As a professor of philosophy and environmental studies at Vermont’s Green Mountain College — and something of an authority on animal ethics — Prof. Steven Fesmire found himself at the epicenter of the recent activist-driven flap over the college’s plans to slaughter and serve the meat from two working oxen that toiled on the college’s on-site farm.
The idea was to align the school’s farming operations with a robust concept of sustainability. The result of what seemed to many as a pragmatic—if somewhat controversial—decision was an outcry ginned up by members of VINE, a local animal activist group that operates a sanctuary its members lobbied for the college to consider as an alternative destination for the pair of aging work animals.
Both Fesmire and William Throop, the college’s provost who also specializes in environmental ethics, were caught up in an aggressive campaign to demonize the college and threaten the owners of a local packing plant where school officials had planned to send the oxen. The plant owner balked after receiving numerous threats, and due to an injury, one of the oxen eventually had to be euthanized.
That was hardly the end of the controversy, however, which continues to reverberate across the rural campus, as students, activists and Green Mountain’s leadership grapple with the fallout of a highly charged, media-driven food fight.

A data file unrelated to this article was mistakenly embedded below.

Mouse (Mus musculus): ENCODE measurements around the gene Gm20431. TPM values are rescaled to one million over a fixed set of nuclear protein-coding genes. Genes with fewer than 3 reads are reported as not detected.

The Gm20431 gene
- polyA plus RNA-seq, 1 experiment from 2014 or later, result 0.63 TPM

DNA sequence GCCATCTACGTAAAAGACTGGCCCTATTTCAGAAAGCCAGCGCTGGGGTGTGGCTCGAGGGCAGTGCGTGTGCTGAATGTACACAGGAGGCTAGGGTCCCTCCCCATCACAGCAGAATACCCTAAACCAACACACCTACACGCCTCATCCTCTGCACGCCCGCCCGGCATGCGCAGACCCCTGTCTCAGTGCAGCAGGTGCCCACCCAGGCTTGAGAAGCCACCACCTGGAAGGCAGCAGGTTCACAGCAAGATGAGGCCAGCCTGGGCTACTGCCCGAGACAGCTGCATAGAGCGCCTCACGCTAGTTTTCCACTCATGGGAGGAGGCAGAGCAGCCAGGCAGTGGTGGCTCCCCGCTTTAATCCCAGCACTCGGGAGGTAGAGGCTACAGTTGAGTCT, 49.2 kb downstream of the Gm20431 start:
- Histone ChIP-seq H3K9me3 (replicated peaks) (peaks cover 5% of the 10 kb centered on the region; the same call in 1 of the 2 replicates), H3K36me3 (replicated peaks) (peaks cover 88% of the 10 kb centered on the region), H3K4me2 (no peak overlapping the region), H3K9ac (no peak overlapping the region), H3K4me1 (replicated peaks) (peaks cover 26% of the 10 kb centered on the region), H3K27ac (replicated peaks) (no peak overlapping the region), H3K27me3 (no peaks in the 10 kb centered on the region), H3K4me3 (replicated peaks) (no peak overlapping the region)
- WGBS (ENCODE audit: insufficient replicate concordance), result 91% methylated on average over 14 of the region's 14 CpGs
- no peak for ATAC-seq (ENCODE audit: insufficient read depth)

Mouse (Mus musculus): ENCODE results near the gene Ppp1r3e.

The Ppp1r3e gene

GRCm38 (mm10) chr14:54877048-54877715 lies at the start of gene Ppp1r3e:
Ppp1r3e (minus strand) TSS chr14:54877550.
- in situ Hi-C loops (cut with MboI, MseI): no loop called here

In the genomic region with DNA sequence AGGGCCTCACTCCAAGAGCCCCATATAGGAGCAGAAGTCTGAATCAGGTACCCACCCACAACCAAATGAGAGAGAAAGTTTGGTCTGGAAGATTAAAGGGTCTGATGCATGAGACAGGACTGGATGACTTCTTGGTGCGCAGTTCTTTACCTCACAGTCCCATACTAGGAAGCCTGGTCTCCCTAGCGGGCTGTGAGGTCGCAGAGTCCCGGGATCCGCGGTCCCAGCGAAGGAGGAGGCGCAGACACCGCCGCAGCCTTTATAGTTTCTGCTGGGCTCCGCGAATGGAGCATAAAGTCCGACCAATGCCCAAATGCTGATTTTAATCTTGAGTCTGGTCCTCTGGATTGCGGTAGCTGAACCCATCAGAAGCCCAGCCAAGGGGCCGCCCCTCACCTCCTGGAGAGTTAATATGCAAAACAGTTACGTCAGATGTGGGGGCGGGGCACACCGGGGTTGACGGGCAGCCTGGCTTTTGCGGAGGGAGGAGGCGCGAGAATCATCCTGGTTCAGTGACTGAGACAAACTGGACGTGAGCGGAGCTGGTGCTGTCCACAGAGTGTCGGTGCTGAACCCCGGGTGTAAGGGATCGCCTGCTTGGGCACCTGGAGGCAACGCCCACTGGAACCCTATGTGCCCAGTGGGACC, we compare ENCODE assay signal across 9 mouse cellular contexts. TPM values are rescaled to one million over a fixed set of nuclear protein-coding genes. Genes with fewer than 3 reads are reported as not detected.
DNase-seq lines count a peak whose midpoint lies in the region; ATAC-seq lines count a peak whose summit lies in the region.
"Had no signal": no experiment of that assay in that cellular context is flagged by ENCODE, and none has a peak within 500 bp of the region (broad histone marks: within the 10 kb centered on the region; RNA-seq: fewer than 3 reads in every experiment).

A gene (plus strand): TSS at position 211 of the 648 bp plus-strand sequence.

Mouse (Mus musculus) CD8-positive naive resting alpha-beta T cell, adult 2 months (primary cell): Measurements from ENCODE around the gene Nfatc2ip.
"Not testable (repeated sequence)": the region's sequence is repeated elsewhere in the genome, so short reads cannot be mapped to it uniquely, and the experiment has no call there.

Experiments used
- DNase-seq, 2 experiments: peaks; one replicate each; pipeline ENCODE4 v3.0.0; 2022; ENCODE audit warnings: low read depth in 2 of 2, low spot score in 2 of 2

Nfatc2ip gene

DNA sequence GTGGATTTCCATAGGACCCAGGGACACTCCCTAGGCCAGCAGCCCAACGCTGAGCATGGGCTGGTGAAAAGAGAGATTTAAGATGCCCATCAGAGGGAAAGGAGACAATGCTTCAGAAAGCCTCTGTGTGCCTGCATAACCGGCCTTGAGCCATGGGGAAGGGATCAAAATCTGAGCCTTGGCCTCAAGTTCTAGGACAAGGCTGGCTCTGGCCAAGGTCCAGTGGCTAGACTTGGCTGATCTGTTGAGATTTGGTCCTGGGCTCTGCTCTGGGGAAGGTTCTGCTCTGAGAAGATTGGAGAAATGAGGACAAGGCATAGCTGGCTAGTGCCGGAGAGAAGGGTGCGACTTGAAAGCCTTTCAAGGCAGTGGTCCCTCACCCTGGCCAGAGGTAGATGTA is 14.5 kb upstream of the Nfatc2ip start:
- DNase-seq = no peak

To set the record straight about “Oxengate”, and to discuss the larger issue animal agriculture, Prof. Fesmire spoke with Contributing Editor Dan Murphy.
Q. Let’s start at the obvious place: What happened with the protests against the college’s plans to turn its oxen into meat, and what’s the situation there currently?
Fesmire: It’s become a serious dispute. What we’re dealing with here are vegan abolitionists, the folks who think that animal agriculture itself has to be abolished. The vitriol and the harassment against us on this issue is coming from these people, diehard animal rights abolitionists. From their perspective, any aspect of animal agriculture is analogous to human slavery. Thus, there’s no such thing as a “better master.” From their standpoint, even small-scale animal operations, such as we have at Green Mountain College, are no better than the concentrated feeding operations you find in the industry.
Q. You have gotten some very critical comments directed at you, as I have, despite Green Mountain’s attempts to be even-handed about this issue.